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I just received the most recent edition of Ethics & Medics: A Commentary of the National Catholic Bioethics Center on Health Care and the Life Sciences (wow, they need to shorten that). It is a four page newsletter that comes out every month with various medical ethical issues being discussed. This month the issue in question is whether or not to deactivate someone’s pacemaker in given situations. The issue itself is not my reason for this post but instead information within the first article that I was not aware of beforehand, which has to do with ordinary and extraordinary means of medical care.

The distinction between ordinary and extraordinary does not take into account the entirety of a patient’s medical situation; it can only concern the relationship between a specific problem, its corresponding treatment, and that treatment’s effects.

Ethics & Medics, Nov. 2014, vol. 39, num. 11, page 2.

What this means is that you cannot combine all of a patient’s various and unrelated symptoms and say that any care given would therefore be extraordinary. For instance, the type of situation it discusses in the article is when someone has a serious and painful disease that would cause them to die if it were not for the fact that they had a pacemaker. But, the disease and the pacemaker are totally unrelated. Therefore, you cannot deactivate the pacemaker saying that it is extraordinary means of treatment because what it is treating is unrelated to that which is causing the severe pain. There could be other reasons in which the pacemaker could be viewed as extraordinary and therefore could be removed but it cannot be removed because of an unrelated illness – no matter how bad it may be.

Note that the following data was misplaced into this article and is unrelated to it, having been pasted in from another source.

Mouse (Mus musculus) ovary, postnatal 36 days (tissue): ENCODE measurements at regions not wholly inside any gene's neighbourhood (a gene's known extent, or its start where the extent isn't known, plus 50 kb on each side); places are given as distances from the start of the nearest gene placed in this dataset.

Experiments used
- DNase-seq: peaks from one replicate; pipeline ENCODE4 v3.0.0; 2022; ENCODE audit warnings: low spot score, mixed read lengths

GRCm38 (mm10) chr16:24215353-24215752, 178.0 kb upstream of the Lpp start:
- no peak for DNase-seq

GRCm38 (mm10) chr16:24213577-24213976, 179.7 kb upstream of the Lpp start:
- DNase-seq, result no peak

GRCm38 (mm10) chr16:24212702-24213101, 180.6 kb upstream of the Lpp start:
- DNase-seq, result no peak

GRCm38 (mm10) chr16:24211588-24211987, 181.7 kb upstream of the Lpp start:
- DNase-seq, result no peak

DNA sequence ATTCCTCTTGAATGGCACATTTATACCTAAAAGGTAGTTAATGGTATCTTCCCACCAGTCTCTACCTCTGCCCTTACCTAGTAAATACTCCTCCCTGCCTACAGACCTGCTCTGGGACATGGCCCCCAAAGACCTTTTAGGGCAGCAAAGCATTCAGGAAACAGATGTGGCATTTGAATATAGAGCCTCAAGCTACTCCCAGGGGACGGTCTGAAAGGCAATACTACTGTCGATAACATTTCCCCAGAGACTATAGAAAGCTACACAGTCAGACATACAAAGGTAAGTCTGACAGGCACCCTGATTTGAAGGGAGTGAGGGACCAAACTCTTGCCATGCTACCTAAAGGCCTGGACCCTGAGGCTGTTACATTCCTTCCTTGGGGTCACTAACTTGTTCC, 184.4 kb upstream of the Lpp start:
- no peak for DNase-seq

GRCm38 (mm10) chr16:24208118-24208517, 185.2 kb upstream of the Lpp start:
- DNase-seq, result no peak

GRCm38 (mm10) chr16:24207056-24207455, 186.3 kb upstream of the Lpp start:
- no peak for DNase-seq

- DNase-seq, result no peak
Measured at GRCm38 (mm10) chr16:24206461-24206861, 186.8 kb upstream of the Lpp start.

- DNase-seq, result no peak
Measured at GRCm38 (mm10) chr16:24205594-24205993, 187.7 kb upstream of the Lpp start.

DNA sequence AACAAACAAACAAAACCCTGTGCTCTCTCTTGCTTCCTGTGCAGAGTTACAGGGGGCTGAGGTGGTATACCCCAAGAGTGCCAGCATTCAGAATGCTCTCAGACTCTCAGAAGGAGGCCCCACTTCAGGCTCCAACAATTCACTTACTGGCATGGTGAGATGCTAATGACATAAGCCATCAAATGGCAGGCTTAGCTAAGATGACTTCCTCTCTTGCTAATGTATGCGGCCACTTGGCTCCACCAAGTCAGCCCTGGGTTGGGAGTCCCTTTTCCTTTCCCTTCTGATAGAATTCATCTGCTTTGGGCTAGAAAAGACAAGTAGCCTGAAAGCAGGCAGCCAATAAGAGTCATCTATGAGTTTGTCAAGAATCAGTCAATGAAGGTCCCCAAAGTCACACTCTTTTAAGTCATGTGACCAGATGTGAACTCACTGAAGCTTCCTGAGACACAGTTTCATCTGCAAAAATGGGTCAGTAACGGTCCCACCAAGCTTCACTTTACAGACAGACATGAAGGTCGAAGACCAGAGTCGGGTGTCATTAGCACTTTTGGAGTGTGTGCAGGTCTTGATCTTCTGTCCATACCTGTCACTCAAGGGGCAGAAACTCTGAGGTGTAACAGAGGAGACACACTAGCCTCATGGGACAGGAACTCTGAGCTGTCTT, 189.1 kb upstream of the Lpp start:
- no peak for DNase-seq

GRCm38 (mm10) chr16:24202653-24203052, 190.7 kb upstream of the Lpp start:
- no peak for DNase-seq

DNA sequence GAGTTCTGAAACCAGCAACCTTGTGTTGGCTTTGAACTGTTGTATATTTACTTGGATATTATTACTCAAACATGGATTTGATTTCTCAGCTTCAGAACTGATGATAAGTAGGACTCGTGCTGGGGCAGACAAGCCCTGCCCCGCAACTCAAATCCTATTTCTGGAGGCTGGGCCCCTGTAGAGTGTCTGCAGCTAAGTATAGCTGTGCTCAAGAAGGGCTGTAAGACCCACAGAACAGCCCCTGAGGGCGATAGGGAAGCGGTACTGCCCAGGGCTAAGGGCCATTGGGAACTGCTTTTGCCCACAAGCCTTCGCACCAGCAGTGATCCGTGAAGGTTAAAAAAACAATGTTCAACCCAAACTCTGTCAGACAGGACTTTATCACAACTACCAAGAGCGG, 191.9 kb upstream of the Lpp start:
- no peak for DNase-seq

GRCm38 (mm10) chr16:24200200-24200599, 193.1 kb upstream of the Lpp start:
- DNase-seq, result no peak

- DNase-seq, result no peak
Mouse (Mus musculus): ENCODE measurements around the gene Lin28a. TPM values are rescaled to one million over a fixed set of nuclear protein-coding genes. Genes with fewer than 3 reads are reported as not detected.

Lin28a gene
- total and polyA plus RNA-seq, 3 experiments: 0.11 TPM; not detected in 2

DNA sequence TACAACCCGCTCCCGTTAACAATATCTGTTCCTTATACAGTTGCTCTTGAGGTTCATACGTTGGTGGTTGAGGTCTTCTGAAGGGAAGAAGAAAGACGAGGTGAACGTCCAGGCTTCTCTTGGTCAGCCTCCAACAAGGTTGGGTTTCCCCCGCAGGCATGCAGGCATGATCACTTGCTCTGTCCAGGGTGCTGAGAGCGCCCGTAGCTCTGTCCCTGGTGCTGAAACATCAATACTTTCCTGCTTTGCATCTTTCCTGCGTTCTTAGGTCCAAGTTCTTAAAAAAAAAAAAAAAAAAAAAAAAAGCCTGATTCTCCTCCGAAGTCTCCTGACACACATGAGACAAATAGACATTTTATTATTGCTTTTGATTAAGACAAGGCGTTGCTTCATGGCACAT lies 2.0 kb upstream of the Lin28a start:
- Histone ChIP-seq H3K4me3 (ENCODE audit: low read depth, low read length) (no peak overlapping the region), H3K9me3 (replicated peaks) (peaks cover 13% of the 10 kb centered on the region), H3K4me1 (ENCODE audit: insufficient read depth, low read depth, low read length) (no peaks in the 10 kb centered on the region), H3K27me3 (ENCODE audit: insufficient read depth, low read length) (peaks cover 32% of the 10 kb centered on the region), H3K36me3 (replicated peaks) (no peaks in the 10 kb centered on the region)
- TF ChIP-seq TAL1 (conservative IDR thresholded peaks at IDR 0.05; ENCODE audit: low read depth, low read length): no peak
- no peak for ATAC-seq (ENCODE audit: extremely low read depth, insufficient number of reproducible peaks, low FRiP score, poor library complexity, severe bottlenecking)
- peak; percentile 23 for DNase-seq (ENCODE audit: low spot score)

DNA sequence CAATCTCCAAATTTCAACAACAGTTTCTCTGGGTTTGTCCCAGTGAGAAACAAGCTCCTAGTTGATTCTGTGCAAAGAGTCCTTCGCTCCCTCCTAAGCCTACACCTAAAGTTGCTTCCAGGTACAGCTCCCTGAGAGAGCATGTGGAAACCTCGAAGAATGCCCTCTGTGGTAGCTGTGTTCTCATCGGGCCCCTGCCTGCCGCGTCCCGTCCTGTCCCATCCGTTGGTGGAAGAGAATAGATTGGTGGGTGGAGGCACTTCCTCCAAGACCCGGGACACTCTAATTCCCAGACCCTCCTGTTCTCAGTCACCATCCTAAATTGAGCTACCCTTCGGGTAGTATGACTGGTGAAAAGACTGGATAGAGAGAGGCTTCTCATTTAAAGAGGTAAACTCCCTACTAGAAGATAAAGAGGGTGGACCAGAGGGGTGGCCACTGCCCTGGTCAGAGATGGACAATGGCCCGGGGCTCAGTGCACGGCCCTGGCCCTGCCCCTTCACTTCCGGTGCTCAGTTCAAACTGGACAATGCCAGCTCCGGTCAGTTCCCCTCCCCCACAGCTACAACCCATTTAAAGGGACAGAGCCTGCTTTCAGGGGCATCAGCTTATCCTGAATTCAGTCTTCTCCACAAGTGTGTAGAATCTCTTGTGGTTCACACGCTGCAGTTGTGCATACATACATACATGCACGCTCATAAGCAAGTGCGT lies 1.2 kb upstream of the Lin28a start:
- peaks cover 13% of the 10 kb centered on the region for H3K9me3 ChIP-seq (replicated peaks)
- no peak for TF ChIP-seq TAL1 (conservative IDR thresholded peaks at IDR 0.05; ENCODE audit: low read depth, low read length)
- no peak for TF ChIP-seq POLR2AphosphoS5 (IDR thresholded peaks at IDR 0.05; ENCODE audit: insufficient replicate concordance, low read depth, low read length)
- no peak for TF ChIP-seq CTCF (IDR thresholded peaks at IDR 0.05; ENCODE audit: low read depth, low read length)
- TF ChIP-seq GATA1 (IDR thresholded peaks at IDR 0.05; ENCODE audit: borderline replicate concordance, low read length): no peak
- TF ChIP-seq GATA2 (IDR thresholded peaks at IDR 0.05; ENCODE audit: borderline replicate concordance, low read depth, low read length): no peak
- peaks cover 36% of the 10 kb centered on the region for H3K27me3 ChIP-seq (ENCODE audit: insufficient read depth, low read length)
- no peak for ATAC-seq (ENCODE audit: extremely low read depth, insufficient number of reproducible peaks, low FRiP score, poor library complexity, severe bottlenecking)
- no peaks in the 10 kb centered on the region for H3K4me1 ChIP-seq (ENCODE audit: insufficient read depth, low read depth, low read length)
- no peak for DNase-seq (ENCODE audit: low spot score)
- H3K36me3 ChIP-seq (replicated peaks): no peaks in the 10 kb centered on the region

But before anyone says, “The Catholic Church is so mean; why do they want people to suffer.” The Church does not want anyone to suffer but instead recognizes that suffering is a part of our experience in this life. In addition the Church does believe in and promote the use of medicines that can alleviate pain. Lastly, the Church does not allow euthanasia or anything else that could be done that would be for the express purpose of ending the patient’s life because she (the Church) recognizes that we are not the creators of our lives but instead the stewards of it. And, therefore, we are bound to protect our lives with the ordinary means that are available to us.

For more information on the subject you can go to §2278-9 in the Catechism of the Catholic Church or go to the USCCB document located here. (Helpful in particular is Part Five that starts on page 29 and especially §55-7 that starts on page 30.)